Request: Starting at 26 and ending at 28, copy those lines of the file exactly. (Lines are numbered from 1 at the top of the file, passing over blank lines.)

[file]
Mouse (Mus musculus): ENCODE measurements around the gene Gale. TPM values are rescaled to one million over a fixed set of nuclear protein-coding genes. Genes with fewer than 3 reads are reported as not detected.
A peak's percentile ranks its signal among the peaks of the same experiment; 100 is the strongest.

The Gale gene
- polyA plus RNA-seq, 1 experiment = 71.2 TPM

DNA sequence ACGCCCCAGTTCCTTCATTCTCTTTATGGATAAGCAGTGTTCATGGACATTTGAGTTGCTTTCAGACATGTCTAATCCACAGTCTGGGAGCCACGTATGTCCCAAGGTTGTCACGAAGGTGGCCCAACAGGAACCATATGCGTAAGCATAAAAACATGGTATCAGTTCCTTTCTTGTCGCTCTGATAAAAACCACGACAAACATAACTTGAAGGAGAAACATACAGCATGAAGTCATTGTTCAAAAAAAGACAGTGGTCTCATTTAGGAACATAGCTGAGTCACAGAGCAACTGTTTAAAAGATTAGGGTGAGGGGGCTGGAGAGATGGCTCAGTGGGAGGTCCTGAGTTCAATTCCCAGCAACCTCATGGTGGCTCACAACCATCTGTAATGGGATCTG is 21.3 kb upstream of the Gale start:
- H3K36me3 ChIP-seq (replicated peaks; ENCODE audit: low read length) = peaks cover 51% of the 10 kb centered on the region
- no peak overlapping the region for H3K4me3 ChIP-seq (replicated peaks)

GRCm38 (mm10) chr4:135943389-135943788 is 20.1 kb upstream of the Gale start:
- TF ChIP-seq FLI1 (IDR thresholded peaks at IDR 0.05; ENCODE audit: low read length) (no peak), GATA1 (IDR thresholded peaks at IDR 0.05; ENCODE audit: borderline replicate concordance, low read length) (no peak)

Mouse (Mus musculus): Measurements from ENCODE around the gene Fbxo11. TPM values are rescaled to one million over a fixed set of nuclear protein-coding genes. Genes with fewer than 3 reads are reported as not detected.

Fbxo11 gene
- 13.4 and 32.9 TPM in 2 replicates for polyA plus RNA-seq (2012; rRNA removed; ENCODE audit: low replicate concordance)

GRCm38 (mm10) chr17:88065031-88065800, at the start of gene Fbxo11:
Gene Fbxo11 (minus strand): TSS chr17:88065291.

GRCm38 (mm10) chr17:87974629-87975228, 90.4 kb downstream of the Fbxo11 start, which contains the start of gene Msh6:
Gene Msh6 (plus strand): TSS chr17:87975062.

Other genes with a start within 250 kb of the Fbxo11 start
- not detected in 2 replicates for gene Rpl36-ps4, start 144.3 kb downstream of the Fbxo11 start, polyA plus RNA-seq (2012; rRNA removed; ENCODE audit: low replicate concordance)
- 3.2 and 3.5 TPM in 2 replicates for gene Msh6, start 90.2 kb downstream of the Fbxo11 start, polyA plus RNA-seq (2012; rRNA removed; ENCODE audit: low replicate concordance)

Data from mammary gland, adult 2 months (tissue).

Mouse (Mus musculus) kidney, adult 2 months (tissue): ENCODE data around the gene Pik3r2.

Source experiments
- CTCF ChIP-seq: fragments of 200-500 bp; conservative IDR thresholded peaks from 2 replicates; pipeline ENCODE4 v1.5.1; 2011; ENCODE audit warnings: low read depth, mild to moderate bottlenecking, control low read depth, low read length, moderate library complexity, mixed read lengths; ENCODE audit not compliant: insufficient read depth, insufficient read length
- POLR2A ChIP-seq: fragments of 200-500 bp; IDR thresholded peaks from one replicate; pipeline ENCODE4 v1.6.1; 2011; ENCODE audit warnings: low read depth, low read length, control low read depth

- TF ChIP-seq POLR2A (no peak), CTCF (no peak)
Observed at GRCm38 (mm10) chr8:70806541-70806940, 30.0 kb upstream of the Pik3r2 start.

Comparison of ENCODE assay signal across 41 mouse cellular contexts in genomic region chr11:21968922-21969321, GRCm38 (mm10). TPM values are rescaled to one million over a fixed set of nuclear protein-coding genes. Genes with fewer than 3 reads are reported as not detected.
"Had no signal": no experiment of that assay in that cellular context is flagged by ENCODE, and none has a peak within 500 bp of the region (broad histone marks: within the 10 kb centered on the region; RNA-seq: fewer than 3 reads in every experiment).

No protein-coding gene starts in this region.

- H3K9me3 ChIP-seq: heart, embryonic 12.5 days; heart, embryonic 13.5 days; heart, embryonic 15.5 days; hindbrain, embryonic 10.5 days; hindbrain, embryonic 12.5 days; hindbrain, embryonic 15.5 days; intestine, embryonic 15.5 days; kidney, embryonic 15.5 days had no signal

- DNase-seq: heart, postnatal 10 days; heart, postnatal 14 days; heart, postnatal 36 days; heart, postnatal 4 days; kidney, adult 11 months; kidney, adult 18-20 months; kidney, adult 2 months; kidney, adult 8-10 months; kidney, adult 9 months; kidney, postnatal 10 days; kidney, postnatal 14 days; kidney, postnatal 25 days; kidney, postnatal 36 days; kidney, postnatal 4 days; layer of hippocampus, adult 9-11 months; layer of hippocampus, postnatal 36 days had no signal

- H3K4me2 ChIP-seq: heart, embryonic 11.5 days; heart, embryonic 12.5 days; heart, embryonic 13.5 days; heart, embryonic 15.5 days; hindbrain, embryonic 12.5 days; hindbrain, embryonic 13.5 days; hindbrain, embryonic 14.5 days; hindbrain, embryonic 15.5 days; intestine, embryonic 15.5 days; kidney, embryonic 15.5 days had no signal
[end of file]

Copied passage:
Observed at GRCm38 (mm10) chr8:70806541-70806940, 30.0 kb upstream of the Pik3r2 start.

Comparison of ENCODE assay signal across 41 mouse cellular contexts in genomic region chr11:21968922-21969321, GRCm38 (mm10). TPM values are rescaled to one million over a fixed set of nuclear protein-coding genes. Genes with fewer than 3 reads are reported as not detected.
"Had no signal": no experiment of that assay in that cellular context is flagged by ENCODE, and none has a peak within 500 bp of the region (broad histone marks: within the 10 kb centered on the region; RNA-seq: fewer than 3 reads in every experiment).